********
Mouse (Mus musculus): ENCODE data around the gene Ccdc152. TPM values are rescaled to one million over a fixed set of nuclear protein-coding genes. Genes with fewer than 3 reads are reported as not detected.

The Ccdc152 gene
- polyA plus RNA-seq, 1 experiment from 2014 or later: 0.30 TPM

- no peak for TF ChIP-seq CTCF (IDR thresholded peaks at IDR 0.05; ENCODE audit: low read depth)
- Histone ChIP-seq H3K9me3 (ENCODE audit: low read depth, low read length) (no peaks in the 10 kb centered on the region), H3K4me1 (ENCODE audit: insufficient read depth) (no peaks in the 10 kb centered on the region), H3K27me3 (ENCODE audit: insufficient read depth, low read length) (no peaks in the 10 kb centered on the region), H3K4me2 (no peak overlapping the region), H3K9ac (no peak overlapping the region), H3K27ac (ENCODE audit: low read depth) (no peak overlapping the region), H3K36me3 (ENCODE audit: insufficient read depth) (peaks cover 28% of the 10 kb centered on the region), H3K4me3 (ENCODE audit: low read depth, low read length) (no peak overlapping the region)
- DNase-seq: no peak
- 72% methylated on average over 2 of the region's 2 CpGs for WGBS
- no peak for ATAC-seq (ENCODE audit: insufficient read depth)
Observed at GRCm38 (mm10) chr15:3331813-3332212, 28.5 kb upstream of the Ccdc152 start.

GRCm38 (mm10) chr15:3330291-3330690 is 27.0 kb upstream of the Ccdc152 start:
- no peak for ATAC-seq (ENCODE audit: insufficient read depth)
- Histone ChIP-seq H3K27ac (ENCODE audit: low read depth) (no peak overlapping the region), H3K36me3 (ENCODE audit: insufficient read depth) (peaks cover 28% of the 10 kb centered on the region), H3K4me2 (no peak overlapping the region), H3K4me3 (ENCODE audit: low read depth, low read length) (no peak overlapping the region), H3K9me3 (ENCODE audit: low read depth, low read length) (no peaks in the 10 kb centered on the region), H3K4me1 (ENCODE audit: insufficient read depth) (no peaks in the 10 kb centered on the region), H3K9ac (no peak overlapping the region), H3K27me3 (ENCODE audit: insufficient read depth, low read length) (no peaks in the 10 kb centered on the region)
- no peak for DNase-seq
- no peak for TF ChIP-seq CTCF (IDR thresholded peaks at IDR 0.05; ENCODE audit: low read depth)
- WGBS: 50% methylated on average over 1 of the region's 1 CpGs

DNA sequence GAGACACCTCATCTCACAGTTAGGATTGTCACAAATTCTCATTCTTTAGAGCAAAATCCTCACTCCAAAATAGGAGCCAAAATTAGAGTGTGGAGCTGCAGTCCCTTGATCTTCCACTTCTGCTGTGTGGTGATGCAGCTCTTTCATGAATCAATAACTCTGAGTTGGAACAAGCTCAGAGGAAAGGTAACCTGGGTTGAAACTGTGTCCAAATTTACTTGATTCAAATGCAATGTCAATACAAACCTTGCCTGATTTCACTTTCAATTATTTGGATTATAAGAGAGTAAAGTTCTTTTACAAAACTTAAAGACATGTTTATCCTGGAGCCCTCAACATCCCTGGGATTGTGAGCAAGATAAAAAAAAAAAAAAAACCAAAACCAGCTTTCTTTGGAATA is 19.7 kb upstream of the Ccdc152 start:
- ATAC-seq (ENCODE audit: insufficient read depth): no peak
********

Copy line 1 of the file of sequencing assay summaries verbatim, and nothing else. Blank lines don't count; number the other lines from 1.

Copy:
Mouse (Mus musculus): ENCODE data around the gene Ccdc152. TPM values are rescaled to one million over a fixed set of nuclear protein-coding genes. Genes with fewer than 3 reads are reported as not detected.